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“Shiʿism and Governance”

15 February, 2017 13:52
“Shiʿism and Governance”

University of Chicago Shiʿi Studies Group Symposium

Call for Papers

Date: May 12-13, 2017

Abstract Submission Deadline: February 24, 2017

The relationship between Shiʿism and governance—whether through doctrinal beliefs, political movements and ideologies, or practical exigencies—constitutes a highly relevant area of study within Islamic history and modern life. From the earliest disagreements over the succession to the Prophet Muhammad to current debates over Islamism and the modern state, various thinkers and movements within Shiʿism formulated original and innovative answers to the question of how Shiʿi communities should approach governance, politics, and communal relations in the larger societies within which they lived.

Given its historic minority status, how have Shiʿis theorized their position vis-à-vis caliphates they intrinsically rejected? How have Shiʿis legitimized or contested the rhetoric and practice of Shiʿi dynasties and governments once they came into power? How can we theorize Shiʿi pre-modern and modern notions of “governance” and the “political,” and is this a useful metric for understanding the relationship between Shiʿism and power? Finally, how have other schools of thought approached and responded to Shiʿi notions of governance or politics? We welcome contributions from scholars and graduate students working on these questions from any relevant scholarly perspective, including social, intellectual and political history, anthropology, sociology, political science, area studies, literature, and religious studies.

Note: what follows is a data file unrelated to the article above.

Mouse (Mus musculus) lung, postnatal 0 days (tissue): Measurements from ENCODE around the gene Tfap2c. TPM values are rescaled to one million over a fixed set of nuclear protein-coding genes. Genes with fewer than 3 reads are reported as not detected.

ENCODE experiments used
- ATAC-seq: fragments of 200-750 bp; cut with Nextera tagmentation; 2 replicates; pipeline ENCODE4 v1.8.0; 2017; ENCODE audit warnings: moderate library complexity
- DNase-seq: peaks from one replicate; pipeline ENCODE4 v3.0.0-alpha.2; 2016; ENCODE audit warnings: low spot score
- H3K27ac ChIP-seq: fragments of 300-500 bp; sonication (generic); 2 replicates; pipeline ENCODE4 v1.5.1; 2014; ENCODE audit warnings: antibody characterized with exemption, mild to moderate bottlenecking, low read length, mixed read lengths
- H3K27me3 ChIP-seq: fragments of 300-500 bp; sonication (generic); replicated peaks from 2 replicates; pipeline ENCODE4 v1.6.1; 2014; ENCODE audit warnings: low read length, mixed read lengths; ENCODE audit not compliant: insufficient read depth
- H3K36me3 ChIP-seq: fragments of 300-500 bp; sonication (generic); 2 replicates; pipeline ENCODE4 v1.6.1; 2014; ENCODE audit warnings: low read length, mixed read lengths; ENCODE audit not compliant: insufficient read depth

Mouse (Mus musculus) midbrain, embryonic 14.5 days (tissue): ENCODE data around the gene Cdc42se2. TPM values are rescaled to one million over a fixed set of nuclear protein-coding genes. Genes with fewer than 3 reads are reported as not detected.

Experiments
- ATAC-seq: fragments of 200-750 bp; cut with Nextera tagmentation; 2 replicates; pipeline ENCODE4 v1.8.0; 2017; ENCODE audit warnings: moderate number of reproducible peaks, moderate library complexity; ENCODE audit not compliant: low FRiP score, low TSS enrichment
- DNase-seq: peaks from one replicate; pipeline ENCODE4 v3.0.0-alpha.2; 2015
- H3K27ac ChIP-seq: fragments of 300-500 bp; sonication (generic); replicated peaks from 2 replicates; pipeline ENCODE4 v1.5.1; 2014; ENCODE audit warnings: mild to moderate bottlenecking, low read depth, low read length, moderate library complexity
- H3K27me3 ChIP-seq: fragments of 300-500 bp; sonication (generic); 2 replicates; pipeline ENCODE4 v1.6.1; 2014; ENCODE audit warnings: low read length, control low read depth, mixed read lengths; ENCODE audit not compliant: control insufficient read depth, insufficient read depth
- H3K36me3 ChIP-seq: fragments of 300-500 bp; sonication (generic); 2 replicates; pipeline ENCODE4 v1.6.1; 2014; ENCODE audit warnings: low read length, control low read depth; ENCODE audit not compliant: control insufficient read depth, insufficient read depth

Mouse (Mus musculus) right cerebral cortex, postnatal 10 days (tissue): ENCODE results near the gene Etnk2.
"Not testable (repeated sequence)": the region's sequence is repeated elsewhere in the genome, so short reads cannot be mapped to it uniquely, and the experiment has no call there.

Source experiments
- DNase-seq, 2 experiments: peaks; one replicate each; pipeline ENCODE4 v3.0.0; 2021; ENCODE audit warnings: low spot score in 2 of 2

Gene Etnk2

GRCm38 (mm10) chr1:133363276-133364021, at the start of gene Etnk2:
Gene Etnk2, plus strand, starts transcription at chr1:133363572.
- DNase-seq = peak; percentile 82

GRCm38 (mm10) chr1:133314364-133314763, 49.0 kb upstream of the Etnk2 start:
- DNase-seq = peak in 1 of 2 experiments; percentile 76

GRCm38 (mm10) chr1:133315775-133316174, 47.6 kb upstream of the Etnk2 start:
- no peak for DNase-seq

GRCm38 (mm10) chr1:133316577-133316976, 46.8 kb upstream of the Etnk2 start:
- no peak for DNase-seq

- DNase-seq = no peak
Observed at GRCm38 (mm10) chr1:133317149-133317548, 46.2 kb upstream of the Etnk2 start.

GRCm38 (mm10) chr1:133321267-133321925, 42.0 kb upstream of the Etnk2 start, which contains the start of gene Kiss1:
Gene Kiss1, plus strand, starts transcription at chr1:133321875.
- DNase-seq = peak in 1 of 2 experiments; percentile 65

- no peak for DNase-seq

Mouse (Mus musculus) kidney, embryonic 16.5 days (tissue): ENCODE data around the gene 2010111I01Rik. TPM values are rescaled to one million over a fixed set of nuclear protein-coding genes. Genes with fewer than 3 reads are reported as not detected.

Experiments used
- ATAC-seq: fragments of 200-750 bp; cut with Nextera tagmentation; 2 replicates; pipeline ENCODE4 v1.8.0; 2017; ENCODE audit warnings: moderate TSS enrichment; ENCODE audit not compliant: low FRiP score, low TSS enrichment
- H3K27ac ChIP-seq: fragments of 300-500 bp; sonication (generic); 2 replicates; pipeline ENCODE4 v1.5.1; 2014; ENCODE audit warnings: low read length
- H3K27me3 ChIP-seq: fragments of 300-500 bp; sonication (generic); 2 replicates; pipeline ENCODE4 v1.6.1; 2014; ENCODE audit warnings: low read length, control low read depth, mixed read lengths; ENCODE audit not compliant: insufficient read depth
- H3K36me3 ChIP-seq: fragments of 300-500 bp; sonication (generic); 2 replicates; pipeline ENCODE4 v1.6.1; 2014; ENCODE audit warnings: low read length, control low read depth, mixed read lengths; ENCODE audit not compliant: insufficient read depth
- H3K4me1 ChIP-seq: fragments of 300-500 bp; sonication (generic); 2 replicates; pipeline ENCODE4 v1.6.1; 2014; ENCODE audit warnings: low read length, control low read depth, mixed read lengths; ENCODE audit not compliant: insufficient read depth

Papers may focus on both modern and pre-modern subject areas and might address—although by no means are limited to—such topics as the following:

  • Historic Shiʿi notions of leadership and what constituted the authority of the Islamic ruler;
  • Shiʿi beliefs of the Imamate and the Caliphate regarding governance and political responsibilities;
  • Modern Shiʿi scholarly thought and the various political positions of Twelver Grand Ayatollahs towards governance;
  • Polemic debates between Shiʿis and other thought schools on the theory of proper Islamic rule;
  • Political Islam, mass movements, and the modern state;
  • Sectarianism, communal relations, and the state in the modern Middle East;
  • Comparative studies on approaches towards governance between different Shiʿi groups such as the Zaydis, Twelvers, Isma’ilis and Alawis in historical and modern contexts.

About the Symposium

The University of Chicago Shiʿi Studies Symposium is an endeavor of the Shiʿi Studies Group, established in 2010, to provide an interdisciplinary, non-area-specific forum for the discussion of research on Shiʿism by faculty and graduate students at the University and beyond. The annual symposium aims to strengthen the field of Shiʿi Studies by bringing together a group of both senior and early-career scholars to present research and to cultivate an environment for intellectual discussion and collaboration. At each symposium we aim to address a focused set of questions with cross-cutting relevance to scholars working on various periods and from various disciplinary perspectives.

Source: Shi'i Studies Group at the University of Chicago

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